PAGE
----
Source: D4K: “Rivers"
Visit the D4K companion Web site to learn more about Rivers: D4K: “Rivers"
This video segment from IdahoPTV's D4K takes you down Idaho's Snake River as it explains river formation, use, and terminology. What is an inner and outer bank, an oxbow, a meander and what makes rapids, are some of the questions that will be answered.
JOAN CARTAN-HANSEN: Most rivers start with rain or snow. As snow melts or as rain falls, the water collects together and runs downhill. When enough water gets together it's called a creek. Creeks form into streams and streams form into rivers. Some rivers come from springs - underground sources of water that bubble up or spill out.
STEVE: Come aboard. I'm Steve. This is the Thousand Springs stretch of the Snake River. From here it goes through, strike up to the Columbia River in northern Idaho.
JOAN: Rivers like the Snake have two banks - an outer bank is more worn away. The water carries away the rocks and sand, depositing it on the bottom of the river. That's called the river bottom. The water can also deposit the dirt and rocks on the inner bank. This constant moving of rock and dirt is called erosion.
CHILD Have you ever wondered why river rock is so smooth? Well, the river tumbles the rock round and round wearing off all the sharp edges. That's erosion too.
STEVE: These rounded rocks over here are called melon rocks. They came down with the flood being tumbled. That's how they got rounded and they're deposited along the inner bank of the river.
JOAN: The course or path of a river can erode the landscape. Slower moving waters find the easiest way to get around obstacles. That means the river's course can bend and turn. Those bends are called meanders. An oxbow happens when a river bends back on itself forming a 'u' shape and waterfalls happen when a river or stream tumbles over a cliff. And did you know that glaciers are just frozen rivers of ice? Glaciers move very slowly but like a river they can erode away and reshape the land. Over thousands of years a river can carve out a valley, create a canyon or smooth out a plain. Rivers are a powerful force.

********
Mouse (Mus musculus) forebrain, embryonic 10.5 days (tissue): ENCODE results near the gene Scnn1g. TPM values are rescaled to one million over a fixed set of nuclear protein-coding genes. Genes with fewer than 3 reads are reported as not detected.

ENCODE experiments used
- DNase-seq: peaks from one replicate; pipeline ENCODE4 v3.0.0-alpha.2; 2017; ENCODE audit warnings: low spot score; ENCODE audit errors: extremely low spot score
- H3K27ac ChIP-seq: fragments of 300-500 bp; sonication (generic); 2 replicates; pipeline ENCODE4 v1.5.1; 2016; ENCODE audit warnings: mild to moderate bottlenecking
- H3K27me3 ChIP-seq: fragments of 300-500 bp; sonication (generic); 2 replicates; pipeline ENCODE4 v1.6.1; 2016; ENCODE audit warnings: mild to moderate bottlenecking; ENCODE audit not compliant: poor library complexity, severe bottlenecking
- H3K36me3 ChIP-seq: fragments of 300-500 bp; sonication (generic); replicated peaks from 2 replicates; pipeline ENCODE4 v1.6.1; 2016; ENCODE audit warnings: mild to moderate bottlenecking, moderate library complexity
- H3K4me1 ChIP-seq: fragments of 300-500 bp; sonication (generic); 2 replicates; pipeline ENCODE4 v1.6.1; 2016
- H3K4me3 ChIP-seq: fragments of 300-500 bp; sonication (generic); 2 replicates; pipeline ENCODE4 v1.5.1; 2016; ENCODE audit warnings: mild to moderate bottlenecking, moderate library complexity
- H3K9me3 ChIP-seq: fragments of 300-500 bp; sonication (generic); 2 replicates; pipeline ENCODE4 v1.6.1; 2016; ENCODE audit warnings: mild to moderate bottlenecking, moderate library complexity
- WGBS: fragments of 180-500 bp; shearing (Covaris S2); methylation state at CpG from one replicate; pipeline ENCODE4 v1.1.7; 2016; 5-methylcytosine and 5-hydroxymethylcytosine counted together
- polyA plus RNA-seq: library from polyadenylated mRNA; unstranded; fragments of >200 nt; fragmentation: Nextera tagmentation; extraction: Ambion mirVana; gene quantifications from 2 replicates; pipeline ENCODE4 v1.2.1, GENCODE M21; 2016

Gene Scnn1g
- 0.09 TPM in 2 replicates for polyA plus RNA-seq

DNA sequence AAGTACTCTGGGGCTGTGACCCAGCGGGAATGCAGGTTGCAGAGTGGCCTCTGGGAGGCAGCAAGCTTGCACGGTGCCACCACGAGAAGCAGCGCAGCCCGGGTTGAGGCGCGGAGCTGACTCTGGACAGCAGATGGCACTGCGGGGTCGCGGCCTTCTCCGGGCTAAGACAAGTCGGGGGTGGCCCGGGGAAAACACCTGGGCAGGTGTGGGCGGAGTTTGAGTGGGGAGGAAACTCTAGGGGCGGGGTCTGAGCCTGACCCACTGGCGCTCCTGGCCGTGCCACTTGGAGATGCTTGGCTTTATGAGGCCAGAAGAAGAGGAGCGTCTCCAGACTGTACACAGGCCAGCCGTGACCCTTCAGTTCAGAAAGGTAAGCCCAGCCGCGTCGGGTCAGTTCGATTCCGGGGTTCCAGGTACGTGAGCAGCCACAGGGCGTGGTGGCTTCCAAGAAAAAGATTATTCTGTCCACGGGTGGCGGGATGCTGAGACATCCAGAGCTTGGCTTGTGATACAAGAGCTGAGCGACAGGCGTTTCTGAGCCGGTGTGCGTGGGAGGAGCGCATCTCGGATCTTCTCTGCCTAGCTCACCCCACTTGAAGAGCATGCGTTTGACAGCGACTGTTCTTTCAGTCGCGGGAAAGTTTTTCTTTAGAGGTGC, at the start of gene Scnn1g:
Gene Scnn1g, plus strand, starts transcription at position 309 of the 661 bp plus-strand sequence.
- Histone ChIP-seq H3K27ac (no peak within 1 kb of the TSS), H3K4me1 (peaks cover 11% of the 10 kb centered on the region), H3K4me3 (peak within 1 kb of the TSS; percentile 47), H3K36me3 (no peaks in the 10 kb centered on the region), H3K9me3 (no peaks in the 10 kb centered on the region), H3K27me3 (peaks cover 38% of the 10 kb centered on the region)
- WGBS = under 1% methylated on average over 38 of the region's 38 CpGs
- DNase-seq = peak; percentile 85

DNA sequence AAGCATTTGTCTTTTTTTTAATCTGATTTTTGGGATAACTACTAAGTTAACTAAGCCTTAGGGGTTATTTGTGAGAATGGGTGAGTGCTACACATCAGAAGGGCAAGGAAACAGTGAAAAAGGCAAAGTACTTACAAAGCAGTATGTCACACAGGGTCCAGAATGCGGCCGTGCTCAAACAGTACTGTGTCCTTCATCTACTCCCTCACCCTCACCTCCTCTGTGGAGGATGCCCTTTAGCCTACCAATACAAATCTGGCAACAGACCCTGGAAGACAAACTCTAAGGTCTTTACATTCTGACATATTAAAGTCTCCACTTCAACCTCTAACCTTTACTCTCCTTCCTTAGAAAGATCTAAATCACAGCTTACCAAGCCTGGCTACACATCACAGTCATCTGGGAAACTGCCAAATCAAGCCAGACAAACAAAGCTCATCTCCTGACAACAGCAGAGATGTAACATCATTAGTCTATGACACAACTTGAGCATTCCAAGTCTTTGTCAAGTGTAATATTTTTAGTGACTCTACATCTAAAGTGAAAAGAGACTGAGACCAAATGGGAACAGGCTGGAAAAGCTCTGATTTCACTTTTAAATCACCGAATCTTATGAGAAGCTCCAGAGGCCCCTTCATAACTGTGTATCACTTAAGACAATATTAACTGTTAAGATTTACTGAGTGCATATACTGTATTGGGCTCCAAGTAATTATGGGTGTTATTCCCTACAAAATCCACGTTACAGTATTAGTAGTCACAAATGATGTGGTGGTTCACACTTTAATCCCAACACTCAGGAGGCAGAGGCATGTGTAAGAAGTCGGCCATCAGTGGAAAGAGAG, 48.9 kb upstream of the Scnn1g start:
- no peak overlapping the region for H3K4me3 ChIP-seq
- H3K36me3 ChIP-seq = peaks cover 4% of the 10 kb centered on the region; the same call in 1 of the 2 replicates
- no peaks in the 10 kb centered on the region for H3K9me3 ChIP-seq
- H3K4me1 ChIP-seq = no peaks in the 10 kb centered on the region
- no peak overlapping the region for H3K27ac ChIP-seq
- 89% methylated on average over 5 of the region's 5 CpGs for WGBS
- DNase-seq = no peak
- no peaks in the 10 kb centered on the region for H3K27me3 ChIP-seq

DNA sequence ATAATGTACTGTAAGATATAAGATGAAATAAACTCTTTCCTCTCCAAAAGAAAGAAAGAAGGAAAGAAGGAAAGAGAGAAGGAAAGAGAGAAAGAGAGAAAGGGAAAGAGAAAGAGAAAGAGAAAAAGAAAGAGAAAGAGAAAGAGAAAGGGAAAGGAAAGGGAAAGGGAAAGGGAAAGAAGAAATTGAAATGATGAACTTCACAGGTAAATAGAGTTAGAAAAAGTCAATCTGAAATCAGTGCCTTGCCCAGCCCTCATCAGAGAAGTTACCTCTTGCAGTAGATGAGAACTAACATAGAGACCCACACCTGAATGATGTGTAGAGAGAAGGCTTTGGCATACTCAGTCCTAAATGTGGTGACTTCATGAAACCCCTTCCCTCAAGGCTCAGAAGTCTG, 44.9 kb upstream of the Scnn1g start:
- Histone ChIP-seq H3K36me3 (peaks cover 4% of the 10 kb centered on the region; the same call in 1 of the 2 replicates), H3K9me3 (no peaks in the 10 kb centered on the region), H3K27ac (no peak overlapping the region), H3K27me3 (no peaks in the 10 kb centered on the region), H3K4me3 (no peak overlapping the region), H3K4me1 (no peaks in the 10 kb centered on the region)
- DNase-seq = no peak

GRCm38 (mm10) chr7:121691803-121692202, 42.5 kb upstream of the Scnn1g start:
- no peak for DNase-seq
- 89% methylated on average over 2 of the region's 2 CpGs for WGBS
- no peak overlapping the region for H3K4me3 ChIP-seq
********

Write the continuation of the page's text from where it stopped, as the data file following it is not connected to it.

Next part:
STEVE: This is blue heart. Look down, you'll see the springs coming up.
CHILD What causes the sand to bubble?
STEVE: It's the spring water finding its way out and that's how it's coming through the sand. It's bubbling. Blue is actually a grey sand, a real fine sand but with the spring water and the daylight it looks blue. This is the 13th largest spring in North America. This water is always 58 degrees all year long.
JOAN: The flow of the river is called its current. The faster the current, the faster the water moves. Rapids form when the hard rock underneath the river bed slopes up or is tilted. The water flows over that uneven surface causing it to churn, becoming whitewater. Too much water can do a lot of damage. In 1976 when the Teton dam failed millions of gallons of water poured out. The Teton River became a raging wall of water wiping out whole towns. But usually rivers are places of life.
STEVE: That's an otter alright. Don't see too many of them here.
JOAN: Rivers are home to lots of different kinds of fish and birds and other wildlife. People live on the river too. Rivers are used to make electricity and for recreation and if you're lucky enough to go with Steve on this part of the Snake you may just get wet. CHILD: Oh yeah
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